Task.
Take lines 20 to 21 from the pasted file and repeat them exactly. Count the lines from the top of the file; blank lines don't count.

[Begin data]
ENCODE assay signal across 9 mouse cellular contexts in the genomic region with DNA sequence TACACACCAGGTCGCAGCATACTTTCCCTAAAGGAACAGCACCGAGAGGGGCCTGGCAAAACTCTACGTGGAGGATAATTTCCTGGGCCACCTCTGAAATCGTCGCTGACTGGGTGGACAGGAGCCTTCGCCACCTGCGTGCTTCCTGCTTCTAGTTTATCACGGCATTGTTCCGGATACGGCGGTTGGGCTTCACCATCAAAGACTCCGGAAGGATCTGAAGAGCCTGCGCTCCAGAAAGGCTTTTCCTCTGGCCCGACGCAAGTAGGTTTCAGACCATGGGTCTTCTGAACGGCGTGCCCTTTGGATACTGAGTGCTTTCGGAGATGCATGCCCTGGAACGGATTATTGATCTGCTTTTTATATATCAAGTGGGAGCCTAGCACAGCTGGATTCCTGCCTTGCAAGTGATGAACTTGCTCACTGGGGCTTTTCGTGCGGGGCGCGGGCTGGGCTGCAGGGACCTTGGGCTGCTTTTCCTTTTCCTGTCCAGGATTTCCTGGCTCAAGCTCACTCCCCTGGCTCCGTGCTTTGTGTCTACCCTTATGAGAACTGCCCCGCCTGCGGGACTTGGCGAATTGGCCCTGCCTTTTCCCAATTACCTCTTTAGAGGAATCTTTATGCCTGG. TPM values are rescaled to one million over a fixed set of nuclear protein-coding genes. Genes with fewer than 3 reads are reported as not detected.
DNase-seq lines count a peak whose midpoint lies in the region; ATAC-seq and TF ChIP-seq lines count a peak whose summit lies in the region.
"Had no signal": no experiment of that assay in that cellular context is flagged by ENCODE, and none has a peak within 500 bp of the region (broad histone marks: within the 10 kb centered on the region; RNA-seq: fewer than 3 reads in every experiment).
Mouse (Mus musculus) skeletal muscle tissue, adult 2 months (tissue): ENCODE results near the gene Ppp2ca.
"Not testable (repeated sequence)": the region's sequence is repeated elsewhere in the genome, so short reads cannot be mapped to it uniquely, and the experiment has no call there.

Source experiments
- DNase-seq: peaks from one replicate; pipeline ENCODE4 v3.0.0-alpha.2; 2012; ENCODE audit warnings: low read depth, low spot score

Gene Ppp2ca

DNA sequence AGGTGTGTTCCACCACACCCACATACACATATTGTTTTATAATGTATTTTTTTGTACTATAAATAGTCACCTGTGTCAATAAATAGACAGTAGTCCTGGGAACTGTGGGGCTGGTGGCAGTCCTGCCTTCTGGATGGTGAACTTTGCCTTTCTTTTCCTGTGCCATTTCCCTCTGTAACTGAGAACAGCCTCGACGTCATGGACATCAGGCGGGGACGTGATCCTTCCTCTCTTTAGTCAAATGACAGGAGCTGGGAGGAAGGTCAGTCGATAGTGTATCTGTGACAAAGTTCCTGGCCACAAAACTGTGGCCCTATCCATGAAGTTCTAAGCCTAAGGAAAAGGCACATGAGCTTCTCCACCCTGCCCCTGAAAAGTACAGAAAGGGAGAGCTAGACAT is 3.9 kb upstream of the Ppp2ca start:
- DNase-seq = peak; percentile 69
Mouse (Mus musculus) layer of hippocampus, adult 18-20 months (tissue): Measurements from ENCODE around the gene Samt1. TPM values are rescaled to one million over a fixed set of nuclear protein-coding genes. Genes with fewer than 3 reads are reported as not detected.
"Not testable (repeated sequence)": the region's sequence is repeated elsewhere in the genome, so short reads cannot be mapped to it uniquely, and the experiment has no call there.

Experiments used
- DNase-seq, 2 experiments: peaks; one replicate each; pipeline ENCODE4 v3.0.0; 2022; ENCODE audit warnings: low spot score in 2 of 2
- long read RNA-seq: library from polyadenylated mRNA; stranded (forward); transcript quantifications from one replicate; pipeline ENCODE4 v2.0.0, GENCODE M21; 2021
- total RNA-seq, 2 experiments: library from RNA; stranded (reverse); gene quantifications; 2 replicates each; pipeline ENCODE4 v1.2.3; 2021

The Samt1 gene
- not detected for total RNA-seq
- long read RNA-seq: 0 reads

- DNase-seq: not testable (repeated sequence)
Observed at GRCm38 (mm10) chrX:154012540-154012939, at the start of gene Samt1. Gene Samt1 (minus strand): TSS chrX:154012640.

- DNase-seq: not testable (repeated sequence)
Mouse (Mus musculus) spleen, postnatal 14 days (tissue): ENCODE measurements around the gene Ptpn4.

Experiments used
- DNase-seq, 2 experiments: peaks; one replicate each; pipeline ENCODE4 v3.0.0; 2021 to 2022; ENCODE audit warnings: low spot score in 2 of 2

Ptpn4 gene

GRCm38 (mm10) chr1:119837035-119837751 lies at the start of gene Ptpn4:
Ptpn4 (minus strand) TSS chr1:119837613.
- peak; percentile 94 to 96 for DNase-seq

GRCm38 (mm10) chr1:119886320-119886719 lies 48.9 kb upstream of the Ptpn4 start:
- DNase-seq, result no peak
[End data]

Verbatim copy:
- DNase-seq: not testable (repeated sequence)
Observed at GRCm38 (mm10) chrX:154012540-154012939, at the start of gene Samt1. Gene Samt1 (minus strand): TSS chrX:154012640.